This is a brew that I try to pick up every holiday season and each year the brewery changes the recipe slightly, so I’m wondering how this batch will be.
Let’s find the description from the website, anchorbrewing.com, shall we?
Each year since 1975, Anchor Brewing creates a distinctive Christmas Ale, available from early November to mid-January. A rich, dark spiced ale, our secret recipe is different every year—as is the tree on the label—but the intent remains the same: joy and celebration of the newness of life.
Since ancient times, trees have symbolized the winter solstice when the earth, with its seasons, appears born anew. Our tree for 2011 is the bristlecone pine. Found high atop California’s White Mountains, bristlecones are among the oldest living things on the planet. Some date back nearly 5,000 years, to the dawn of the ancient art of brewing.
Each year our Christmas Ale gets a unique label and a unique recipe. Although our recipes must remain a secret, many save a few bottles from year to year. Properly refrigerated, the beer remains intriguing and drinkable for years. Different nuances emerge as the flavor mellows slightly, much like the memories of great holiday seasons past. Celebrate the holidays with Anchor Christmas Ale, an Anchor tradition since 1975.
Sounds great. Let’s pour.
This years version has an ABV of 5.5% and comes in the standard 12 oz. bottle.
The beer poured a very, very deep ruby to blood red color with some brighter ruby highlights showing through when held toward a light source. A voluptuous, light tan head was formed that was very full, smooth, soft, semi-rocky and creamy. The retention time was spot on the lacing looked pretty good too.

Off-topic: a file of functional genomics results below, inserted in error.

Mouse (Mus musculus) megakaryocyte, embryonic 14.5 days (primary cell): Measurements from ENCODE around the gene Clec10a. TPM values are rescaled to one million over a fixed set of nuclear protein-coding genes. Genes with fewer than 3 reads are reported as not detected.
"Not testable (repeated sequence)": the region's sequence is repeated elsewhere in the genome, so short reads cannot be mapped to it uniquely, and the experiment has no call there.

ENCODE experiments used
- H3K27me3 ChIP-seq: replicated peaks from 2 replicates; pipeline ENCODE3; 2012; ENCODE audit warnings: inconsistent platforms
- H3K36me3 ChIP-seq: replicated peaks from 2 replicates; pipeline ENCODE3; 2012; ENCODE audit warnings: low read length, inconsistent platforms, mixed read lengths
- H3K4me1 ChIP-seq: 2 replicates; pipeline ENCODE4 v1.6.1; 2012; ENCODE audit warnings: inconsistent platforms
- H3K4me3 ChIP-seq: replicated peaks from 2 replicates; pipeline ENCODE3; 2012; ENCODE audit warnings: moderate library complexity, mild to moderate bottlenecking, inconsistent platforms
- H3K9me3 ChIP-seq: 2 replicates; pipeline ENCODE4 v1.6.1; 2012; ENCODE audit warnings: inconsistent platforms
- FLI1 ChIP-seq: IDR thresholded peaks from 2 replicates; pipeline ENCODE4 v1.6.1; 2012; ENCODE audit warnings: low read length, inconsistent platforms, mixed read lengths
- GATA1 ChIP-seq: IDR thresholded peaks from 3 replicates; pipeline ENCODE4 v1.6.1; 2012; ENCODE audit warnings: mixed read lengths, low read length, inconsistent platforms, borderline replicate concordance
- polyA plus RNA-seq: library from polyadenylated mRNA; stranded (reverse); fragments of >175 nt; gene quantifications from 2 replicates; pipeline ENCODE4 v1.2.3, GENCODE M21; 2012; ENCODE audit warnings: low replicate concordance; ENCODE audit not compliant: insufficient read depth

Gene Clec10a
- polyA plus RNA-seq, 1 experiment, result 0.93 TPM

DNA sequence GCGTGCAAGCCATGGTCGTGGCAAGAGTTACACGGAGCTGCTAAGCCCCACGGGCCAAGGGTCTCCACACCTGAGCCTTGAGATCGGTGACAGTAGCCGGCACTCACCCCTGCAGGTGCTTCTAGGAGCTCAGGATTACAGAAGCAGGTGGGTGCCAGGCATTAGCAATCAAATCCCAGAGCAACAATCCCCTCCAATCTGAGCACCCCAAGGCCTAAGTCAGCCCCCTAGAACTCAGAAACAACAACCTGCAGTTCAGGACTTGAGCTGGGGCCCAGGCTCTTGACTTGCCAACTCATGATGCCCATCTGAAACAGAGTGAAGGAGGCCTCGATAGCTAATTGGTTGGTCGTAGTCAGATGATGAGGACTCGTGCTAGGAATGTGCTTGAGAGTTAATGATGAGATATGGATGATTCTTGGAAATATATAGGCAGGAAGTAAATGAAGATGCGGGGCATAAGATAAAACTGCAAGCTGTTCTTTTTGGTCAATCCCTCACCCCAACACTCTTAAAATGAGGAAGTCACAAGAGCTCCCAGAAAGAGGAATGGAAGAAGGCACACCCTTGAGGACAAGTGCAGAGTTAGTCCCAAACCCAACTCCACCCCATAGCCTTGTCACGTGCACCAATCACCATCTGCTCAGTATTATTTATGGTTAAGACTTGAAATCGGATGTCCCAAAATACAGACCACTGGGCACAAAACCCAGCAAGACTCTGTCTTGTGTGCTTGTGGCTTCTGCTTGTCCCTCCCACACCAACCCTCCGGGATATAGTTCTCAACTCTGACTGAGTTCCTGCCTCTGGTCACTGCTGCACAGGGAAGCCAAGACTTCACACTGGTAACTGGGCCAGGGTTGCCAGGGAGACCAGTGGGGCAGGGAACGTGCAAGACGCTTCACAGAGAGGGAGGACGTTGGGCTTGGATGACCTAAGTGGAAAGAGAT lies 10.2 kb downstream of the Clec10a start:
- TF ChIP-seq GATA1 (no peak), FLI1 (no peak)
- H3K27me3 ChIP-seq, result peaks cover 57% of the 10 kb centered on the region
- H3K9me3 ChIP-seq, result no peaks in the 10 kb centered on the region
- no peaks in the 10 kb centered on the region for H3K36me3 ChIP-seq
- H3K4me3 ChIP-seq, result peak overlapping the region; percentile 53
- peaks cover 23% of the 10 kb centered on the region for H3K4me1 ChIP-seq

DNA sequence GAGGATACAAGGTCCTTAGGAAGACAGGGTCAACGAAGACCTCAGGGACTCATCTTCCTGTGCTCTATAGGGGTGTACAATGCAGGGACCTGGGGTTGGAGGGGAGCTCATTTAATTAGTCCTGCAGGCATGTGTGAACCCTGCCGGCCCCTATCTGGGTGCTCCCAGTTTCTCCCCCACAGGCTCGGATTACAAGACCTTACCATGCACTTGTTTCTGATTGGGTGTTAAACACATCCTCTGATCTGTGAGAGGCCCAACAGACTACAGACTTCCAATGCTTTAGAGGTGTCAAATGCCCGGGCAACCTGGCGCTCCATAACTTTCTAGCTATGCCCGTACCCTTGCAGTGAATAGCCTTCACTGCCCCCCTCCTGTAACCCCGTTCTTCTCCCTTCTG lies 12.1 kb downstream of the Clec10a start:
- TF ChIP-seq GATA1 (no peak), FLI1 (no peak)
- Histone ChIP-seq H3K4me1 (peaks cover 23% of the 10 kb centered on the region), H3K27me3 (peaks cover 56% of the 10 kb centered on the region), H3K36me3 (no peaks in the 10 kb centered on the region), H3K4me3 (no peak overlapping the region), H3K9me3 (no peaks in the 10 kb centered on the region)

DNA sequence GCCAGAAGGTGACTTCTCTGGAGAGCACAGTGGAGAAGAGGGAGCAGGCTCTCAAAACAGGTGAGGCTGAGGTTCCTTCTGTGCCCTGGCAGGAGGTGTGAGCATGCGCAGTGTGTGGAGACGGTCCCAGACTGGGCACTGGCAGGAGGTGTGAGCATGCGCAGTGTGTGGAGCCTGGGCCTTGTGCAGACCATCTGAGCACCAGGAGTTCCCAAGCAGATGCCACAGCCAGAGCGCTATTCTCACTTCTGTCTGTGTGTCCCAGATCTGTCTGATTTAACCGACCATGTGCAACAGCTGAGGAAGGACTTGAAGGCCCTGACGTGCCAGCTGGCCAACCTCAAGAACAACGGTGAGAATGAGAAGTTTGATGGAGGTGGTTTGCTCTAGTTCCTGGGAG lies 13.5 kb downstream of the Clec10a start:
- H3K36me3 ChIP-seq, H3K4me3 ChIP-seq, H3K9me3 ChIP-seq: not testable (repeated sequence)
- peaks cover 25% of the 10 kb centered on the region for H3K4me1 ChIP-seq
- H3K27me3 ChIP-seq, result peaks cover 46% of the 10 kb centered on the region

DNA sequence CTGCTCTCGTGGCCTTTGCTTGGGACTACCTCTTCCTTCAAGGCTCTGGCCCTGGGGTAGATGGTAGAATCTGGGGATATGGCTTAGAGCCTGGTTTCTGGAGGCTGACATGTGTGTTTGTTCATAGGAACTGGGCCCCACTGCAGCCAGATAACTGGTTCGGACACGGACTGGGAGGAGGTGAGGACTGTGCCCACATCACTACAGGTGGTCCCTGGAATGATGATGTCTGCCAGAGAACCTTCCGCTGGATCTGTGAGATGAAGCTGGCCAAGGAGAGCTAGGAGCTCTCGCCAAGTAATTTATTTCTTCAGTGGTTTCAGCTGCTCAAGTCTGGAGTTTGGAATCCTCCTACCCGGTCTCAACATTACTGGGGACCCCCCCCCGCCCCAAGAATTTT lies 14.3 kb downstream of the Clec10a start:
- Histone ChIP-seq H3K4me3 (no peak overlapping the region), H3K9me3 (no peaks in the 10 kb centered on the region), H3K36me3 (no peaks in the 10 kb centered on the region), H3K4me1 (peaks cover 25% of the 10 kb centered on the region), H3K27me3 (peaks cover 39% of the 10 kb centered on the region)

The aroma on this brew provided a very subdued and relaxed spice note of cinnamon, ginger and nutmeg. It seemed to have a considerable malt backbone. Light hints of chocolate with an herbal tone and dark breadiness for good measure. A tiny fragrance of mint and pine completed this well balanced, but otherwise moderate smell.
The taste was very reminiscent of the nose. Very tranquil, however very well balanced. No one flavor stood above the others. It was suitably piny, bready and earthy along with a minute sweetness from the chocolate. The spices were hiding in there somewhere as I gradually was able to find the ginger, nutmeg and cinnamon. As I neared the end of the drink I began to gather savors of some burnt grain, which reminded me somewhat of a Bock styled beer. Overall, not much bitterness was to be found, but still a decent taste on this years version.
The mouthfeel was medium to thin bodied. It was quite smooth and crisp, although quite a bit watery also. I wasn’t expecting that. As the brew slid across the palate not much flavor was left behind for me to enjoy. It vanished fairly quickly.
This years Christmas Ale from Anchor was just “ok” for me. Nothing outstanding I didn’t think. I seem to recall this brew being a little more robust and forthcoming in years past. Oh well, it was still easy to drink and worth picking up if you are making your way through all of the seasons Christmas beers. I’m going to save a bottle or two of this to try again next year and compare it to the 2012 version. That way I should be able to pick out some of the subtle differences.
Thanks for reading and commenting folks. I want to wish everyone a very happy and safe Christmas Day.
Until next time. Cheers.
Score: 3.55 out of 5